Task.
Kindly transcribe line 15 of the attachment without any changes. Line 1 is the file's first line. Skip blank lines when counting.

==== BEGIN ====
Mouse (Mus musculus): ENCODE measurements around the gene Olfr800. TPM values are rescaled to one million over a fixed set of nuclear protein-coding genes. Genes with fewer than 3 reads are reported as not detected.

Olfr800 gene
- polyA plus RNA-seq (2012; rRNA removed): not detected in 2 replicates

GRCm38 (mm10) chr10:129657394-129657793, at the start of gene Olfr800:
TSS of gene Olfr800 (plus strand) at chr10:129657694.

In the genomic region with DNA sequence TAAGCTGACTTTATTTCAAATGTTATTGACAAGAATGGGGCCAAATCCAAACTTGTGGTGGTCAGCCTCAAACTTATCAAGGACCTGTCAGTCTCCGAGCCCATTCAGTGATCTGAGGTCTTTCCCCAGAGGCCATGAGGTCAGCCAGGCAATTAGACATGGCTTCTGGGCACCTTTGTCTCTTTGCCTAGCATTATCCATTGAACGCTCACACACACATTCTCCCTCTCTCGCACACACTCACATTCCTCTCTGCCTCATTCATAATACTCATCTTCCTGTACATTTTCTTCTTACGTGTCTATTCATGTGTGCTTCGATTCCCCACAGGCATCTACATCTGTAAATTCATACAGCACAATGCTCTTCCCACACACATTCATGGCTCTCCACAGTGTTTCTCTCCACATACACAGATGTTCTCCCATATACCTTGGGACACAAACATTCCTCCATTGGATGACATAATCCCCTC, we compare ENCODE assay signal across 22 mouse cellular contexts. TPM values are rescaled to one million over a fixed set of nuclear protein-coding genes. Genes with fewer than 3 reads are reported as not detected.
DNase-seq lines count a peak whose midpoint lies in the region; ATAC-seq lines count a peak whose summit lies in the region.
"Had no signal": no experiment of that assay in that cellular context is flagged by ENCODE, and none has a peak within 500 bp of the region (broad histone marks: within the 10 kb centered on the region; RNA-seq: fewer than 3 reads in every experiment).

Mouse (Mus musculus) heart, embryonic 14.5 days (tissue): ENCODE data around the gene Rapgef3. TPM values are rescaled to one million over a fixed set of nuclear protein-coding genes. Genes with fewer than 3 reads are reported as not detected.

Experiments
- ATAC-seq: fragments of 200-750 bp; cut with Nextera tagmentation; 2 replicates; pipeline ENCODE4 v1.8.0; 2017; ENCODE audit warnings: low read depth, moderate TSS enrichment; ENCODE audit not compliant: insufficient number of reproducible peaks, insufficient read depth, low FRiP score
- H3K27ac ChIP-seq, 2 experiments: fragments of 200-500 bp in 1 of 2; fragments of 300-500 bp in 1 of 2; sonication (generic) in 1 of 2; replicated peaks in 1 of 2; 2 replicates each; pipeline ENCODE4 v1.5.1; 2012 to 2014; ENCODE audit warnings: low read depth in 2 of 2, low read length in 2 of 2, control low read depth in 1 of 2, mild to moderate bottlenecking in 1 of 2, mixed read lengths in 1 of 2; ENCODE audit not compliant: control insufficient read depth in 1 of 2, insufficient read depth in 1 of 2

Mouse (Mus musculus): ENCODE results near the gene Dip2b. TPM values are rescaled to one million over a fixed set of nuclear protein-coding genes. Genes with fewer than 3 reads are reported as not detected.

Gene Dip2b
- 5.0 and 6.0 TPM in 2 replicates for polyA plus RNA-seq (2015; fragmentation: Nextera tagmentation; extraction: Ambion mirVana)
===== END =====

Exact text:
- 5.0 and 6.0 TPM in 2 replicates for polyA plus RNA-seq (2015; fragmentation: Nextera tagmentation; extraction: Ambion mirVana)